Is fashion art? The perennial question. Andrew Bolton, Curator in Charge of the Costume Institute at the Metropolitan Museum of Art, has said, “I find it extraordinary […] that in this day and age people are still debating it.” Another colleague said to me, “How can you, of all people, question whether fashion is art?”—as though I were casting doubt on whether fashion was “worthy” of being considered Art. But this is not the issue at all. Obviously, definitions of art changed after Duchamp and Warhol, and many of the old arguments against fashion-as-art are irrelevant. In the past, only certain types of “high” cultural production, such as Old Master paintings and classical music, were considered to be legitimate works of art. Now, however, art has expanded to include other types of cultural production, such as jazz and cinema. Has fashion also been legitimized?
The exhibition of fashion in museums has undoubtedly contributed to blurring the line between art and fashion, especially with regard to haute couture and avant-garde fashion. Both fashion and art are part of visual culture, and contemporary artists sometimes draw on fashion, often to make a point about consumerism or body image. However, the fashion world and art world are very different systems comprised of different institutional and individual players. To say that fashion is culturally significant is undeniably true. But does that make it art? And wouldn’t blue jeans be more significant than a couture evening gown? So far, there has been relatively little high-level critical interpretation of fashion, comparable to art criticism, which would help position fashion (or a sub-category of fashion) as a genuine art form.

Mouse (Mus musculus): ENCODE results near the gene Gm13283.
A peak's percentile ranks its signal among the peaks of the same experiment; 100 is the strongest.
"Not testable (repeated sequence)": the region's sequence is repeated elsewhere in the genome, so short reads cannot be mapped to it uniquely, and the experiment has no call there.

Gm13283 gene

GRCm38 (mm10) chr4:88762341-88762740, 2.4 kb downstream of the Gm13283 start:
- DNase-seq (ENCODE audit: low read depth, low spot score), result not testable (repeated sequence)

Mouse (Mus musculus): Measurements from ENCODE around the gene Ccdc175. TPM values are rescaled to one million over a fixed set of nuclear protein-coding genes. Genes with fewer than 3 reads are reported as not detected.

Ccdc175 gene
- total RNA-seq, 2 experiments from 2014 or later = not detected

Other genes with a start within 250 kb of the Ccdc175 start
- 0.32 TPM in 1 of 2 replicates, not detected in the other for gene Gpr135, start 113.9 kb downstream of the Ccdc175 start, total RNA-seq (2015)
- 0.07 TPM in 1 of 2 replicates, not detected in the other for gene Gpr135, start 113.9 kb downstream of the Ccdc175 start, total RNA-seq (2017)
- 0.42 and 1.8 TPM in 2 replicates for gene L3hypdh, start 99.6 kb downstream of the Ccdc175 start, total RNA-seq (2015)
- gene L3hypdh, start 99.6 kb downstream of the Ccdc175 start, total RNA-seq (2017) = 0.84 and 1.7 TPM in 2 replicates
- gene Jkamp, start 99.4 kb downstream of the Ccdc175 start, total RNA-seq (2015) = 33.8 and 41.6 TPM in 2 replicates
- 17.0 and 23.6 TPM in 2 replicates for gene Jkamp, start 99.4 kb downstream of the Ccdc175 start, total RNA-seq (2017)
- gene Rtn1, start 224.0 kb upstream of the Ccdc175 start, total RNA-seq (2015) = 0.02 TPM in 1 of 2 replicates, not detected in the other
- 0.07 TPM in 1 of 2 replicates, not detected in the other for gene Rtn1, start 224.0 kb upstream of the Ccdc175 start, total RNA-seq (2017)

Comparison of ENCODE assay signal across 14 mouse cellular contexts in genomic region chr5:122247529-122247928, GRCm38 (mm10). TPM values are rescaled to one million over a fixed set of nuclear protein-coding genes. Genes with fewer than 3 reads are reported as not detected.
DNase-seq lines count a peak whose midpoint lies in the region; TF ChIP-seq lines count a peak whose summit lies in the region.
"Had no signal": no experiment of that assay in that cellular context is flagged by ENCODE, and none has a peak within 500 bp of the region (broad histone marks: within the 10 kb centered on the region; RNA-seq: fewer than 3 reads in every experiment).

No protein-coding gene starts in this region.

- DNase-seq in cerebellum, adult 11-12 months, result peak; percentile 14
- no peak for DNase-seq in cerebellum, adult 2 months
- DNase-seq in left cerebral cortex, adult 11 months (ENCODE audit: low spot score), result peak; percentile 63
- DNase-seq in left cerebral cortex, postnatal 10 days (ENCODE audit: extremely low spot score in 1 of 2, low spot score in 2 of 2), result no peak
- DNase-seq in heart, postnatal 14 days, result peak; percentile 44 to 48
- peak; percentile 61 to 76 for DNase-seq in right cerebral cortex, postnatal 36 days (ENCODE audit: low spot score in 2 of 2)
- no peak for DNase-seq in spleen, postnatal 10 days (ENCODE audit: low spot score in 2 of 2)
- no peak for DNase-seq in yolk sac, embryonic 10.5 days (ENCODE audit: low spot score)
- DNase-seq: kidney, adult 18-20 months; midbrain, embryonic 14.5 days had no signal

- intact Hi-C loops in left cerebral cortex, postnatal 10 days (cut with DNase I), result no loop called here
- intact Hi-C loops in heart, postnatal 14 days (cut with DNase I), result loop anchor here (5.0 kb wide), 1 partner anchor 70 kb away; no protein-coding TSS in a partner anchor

Who decides whether fashion is art? According to Pierre Bourdieu, “The work of art is an object which exists as such only by virtue of the (collective) belief which knows and acknowledges it as a work of art.” At the present time, I would argue, there exists no such critical consensus about whether fashion is art. Some fashion designers regard themselves as artists, but many others, including some of the most acclaimed, such as Rei Kawakubo of Comme des Garçons, Karl Lagerfeld, and Miuccia Prada, have denied that fashion is art. Fashion, they say, is an industry, albeit a creative industry, and a part of daily life. For fashion to be art, it would seem necessary, not only for fashion designers, but also for painters, sculptors, gallerists, collectors, art curators, etc., to acknowledge fashion as art.
But why should we fetishize the concept of Art? Wouldn’t it be better to judge fashion on its own terms? We don’t need to label a dress a “masterpiece” (or its designer a “genius”) in order to investigate what makes it original, influential, or significant.